The opinion of the court was delivered by: McMahon, J.
MEMORANDUM DECISION AND ORDER GRANTING DEFENDANT'S CROSS- MOTION FOR SUMMARY JUDGMENT DISMISSING CASE
C.S., an autistic child, by her parents, has filed a complaint seeking "modified de novo review" of a decision of a State Review Officer (SRO) dated May 16, 2005. That decision affirmed a February 24, 2005 decision by an Impartial Hearing Officer (IHO), which had concluded that Defendant Rye City School District's Individualized Educational Plan (IEP) for the 2004-05 school year was reasonably calculated to provide C.S. with a free and appropriate public education (FAPE) for that year. The parents disagreed with the IEP and unilaterally enrolled their daughter at the Deveraux Millwood Learning Center, a private institution, for which they paid tuition. They also seek reimbursement for the cost of certain supplemental therapies and interventions that C.S. received during the 2004-05 school year.
The parents move for a modified de novo review of the SRO's decision, and the defendant District cross-moves for summary judgment dismissing the complaint.
Giving appropriate deference to the facts found by the IHO and SRO, and perceiving no error of law whatever, I grant the District's cross-motion, affirm the administrative findings, and dismiss the complaint.
Standards to be Applied to Review of IDEA Administrative Decisions
Plaintiffs who bring suit under the Individuals with Disabilities in Education Act (IDEA) must first exhaust the administrative remedies available to them under the statute. A party who disagrees with his child's Individualized Family Service Plan (IFSP) or other decisions made regarding services for their child must request an impartial due process hearing before the state or local educational agency. See 20 U.S.C. §§ 1415(f), (l). For children in New York's Early Intervention Program (EIP), this means a parent or guardian must initially seek review of her child's placement through an impartial due process hearing conducted before an administrative law judge. See N.Y. Pub. Health Law § 2549. Only after the administrative procedures are exhausted may an aggrieved parent seek court review of the adequacy of the IFSP. See Riley v. Ambach, 668 F.2d 635, 640 (2d Cir. 1981); Heldman v. Sobol, 962 F.2d 148, 158 (2d Cir. 1992); Mrs. W. v. Tirozzi, 832 F.2d 748 (2d Cir. 1987); Hope v. Cortines, 69 F.3d 687 (2d Cir. 1995). The "failure to exhaust deprives a district court of subject matter jurisdiction over the [action]." Engwiller v. Pine Plains Cent. Sch. Dist., 110 F. Supp. 2d 236, 245 (S.D.N.Y. 2000).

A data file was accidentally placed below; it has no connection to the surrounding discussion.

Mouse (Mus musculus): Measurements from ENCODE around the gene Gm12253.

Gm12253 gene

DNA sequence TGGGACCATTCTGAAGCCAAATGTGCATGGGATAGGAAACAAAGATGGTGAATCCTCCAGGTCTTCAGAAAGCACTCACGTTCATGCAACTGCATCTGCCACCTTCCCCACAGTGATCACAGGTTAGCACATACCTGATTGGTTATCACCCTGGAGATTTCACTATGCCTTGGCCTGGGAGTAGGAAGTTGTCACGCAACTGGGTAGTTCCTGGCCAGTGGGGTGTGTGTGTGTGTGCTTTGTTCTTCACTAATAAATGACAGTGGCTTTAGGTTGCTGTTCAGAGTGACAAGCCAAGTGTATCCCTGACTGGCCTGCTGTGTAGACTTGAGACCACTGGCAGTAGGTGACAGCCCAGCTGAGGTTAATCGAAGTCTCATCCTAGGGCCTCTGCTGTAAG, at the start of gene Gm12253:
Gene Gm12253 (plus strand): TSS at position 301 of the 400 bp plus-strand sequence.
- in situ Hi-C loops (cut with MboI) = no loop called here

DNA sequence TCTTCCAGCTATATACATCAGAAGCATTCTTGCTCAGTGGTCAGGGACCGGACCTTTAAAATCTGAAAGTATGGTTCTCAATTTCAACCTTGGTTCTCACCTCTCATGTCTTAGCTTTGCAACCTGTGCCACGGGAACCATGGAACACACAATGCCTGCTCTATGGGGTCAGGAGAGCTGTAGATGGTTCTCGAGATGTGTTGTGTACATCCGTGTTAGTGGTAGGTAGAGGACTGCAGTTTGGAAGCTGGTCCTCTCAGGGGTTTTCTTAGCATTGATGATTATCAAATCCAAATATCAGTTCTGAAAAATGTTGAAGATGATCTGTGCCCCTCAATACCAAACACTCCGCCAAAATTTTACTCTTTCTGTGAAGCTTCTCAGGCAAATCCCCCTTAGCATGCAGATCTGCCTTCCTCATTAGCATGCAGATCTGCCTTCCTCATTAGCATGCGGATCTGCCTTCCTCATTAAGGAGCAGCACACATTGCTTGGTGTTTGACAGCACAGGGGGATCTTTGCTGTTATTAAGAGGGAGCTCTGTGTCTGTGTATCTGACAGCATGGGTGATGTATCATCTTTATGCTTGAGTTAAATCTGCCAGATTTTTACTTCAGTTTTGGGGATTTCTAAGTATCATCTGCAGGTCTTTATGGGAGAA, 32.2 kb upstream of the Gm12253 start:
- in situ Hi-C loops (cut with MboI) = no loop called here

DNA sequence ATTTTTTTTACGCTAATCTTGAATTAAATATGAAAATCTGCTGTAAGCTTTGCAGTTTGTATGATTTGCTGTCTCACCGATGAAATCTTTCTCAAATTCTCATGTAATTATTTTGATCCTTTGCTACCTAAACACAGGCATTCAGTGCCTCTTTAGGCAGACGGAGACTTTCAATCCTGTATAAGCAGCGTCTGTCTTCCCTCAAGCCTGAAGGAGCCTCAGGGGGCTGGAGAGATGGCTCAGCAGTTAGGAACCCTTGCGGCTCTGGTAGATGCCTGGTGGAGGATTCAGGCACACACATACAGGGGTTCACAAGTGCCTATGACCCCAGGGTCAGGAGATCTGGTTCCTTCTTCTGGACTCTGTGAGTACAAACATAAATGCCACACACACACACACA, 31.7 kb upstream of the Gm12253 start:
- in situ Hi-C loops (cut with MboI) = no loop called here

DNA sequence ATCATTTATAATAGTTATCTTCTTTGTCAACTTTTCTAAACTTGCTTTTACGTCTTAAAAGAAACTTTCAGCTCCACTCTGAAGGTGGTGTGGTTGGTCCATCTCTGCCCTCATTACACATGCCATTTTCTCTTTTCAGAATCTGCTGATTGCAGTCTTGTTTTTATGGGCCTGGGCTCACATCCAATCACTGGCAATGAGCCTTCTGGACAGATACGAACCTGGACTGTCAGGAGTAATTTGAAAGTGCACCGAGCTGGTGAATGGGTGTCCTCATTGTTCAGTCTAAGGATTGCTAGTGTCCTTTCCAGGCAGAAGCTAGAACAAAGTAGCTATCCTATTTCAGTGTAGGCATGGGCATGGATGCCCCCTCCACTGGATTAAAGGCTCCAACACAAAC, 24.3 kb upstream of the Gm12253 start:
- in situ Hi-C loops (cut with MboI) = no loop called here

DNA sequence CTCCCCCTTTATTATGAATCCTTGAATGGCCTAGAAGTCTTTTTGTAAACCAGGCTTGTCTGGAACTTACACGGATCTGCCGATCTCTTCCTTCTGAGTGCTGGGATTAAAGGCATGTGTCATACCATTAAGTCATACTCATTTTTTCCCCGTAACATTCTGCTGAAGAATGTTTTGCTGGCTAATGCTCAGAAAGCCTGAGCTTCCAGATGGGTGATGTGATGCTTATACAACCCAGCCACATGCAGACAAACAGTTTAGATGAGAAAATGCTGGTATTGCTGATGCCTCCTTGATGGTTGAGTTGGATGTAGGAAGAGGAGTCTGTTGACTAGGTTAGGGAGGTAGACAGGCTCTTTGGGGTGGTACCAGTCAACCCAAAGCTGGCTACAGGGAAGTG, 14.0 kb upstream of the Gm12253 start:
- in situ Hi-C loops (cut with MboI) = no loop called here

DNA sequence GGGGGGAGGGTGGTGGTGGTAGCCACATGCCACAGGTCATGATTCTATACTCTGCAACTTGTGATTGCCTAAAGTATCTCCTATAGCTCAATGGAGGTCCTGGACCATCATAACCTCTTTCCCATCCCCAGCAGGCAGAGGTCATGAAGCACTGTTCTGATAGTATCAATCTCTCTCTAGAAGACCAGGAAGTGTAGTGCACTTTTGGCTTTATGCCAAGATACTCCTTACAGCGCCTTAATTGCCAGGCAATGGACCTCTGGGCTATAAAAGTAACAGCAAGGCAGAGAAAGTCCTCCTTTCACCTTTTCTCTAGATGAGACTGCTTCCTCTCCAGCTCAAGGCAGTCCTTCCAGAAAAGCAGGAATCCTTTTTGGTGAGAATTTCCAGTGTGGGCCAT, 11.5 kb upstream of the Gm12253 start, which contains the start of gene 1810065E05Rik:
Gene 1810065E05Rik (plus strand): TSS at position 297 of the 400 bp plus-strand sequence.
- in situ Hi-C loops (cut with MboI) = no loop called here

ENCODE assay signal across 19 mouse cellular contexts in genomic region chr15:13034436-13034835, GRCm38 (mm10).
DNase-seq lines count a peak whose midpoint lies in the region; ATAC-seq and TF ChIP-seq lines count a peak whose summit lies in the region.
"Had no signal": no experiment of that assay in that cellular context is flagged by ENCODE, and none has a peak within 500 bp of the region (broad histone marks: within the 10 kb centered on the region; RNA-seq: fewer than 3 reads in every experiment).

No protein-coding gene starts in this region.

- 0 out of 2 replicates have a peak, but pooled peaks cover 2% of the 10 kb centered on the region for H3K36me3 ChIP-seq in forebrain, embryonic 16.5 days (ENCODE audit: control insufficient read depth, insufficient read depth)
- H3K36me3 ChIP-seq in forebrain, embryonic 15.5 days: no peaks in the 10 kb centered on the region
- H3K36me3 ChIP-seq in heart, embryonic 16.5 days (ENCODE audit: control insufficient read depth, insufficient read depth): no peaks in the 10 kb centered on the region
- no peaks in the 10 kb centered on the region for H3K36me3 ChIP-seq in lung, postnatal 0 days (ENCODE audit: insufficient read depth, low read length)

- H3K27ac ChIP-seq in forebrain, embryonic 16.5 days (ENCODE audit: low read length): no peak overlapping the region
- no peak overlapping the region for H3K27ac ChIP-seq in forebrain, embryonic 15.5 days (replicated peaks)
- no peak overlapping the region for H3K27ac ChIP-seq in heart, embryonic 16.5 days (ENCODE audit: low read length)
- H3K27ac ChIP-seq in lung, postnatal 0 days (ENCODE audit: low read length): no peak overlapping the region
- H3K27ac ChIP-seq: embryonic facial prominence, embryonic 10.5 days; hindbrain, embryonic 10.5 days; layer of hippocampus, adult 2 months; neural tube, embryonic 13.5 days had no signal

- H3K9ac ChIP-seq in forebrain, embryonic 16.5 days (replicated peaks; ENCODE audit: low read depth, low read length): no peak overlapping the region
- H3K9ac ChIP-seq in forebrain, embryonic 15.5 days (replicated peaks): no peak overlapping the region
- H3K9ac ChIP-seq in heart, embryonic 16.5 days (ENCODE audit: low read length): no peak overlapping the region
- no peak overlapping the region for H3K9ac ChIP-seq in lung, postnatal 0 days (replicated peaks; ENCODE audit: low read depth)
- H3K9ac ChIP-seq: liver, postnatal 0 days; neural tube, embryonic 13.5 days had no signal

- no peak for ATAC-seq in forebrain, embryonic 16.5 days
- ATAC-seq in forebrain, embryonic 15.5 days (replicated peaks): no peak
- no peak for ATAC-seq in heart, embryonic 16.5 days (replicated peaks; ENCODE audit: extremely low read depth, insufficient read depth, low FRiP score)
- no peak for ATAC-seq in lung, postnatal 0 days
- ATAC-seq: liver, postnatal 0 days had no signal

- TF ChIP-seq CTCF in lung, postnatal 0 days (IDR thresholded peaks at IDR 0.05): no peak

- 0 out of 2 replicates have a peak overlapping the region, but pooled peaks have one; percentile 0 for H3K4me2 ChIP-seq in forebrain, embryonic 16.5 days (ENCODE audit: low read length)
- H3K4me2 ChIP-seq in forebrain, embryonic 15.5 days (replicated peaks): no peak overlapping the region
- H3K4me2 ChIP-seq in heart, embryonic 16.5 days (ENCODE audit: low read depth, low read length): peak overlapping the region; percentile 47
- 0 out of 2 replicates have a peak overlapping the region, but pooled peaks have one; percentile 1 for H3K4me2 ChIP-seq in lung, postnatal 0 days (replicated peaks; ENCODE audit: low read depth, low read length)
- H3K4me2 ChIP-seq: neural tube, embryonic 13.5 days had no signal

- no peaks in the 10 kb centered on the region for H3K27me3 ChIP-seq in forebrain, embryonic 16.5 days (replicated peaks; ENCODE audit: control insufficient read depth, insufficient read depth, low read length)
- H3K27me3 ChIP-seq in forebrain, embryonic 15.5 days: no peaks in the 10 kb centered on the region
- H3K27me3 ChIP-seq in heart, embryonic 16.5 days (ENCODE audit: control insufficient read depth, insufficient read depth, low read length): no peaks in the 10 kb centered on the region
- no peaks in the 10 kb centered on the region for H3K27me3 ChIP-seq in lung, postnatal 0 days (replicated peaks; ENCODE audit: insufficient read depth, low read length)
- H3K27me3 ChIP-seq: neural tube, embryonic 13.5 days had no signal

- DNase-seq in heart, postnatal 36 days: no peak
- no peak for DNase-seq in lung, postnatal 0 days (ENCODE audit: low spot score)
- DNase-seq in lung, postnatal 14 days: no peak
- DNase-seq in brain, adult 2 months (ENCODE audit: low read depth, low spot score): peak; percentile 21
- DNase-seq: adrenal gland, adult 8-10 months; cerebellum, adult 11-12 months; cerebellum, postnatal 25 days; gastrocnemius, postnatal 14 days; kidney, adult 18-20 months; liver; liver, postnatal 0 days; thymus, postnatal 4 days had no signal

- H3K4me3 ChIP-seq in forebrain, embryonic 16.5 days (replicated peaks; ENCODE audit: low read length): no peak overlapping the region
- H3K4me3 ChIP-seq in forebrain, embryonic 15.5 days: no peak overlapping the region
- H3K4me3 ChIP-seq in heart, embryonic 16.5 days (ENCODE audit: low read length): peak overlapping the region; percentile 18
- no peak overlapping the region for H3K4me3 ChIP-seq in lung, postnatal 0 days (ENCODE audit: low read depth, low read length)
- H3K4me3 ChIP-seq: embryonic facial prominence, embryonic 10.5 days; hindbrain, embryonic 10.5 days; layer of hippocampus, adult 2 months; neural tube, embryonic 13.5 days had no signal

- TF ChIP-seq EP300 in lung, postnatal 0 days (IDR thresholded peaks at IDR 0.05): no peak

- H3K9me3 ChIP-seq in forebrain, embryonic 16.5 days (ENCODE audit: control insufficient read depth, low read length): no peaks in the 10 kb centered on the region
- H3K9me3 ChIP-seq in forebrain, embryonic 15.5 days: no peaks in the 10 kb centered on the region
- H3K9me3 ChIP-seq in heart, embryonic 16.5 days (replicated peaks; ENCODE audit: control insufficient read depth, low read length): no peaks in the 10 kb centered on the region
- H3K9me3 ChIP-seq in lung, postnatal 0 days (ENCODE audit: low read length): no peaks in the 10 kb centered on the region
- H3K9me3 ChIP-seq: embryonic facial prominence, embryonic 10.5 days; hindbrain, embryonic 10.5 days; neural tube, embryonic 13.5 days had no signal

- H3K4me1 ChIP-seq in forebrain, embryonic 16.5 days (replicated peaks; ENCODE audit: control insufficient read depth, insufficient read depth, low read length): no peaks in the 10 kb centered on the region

As to the 2004-05 school year, plaintiffs have exhausted their administrative remedies. They have received a decision from both an IHO and a State Review Officer.
The SRO's decision is subject to independent judicial review. However, as the United States Supreme Court has cautioned, this fact "is by no means an invitation to the courts to substitute their own notions of sound educational policy for those of the school authorities..." Bd. of Educ. v. Rowley, 458 U.S. 176, 206 (1982). Federal courts may not simply rubber stamp administrative decisions, but they must give "due weight" to the results of administrative proceedings, mindful that judges lack the specialized knowledge and experience required to resolve persistent and difficult questions of educational policy. Walczak v. Florida Union Free Sch. Dist., 142 F. 3d 119, 129 (2d Cir. 2001).
As the Second Circuit noted in Walczak, deference is particularly appropriate where, as here, the state hearing officers' review has been thorough and careful. In this regard, I must note that the decisions of both the IHO and SRO explore the evidence thoroughly, make detailed factual findings that are supported by the evidence, and cogently explain the reasons for the conclusions they reach. The SRO's decision is well-reasoned and well-supported by citations to relevant portions of the record. It is owed the degree of deference I am expected to give it.
Where, as here, we are dealing with the question of reimbursement for a unilateral parental placement, the rules are clear. A board of education may be required to pay for educational services obtained for a student by his or her parent, if (i) the services offered by the board of education were inadequate or inappropriate, (ii) the services selected by the parent were appropriate, and (iii) equitable considerations support the parents' claim. Burlington Sch. Comm. v. Dept. of Educ., 471 U.S. 359 (1985). Traditionally in this Circuit, the district bore the burden of proof on the first issue and the parents bore the burden of proof on the others. M.S. v. Bd. of Educ. of the City Sch. Dist. of Yonkers, 231 F. 3d 96, 102, 104 (2d Cir. 2000). However, the United States Supreme Court has recently ruled that the party who requests an impartial hearing bears the burden of proving that the services offered by the Board were inadequate. Schaffer v. West, 126 S. Ct. 528 (2005). Although the Supreme Court stated that this requirement applied equally to whatever party sought to challenge the IEP, it is inconceivable that the school district will ever challenge an IEP that it devises. This means, as a practical matter, that in this case the burden of proving the inadequacy of the IEP rests on the parents.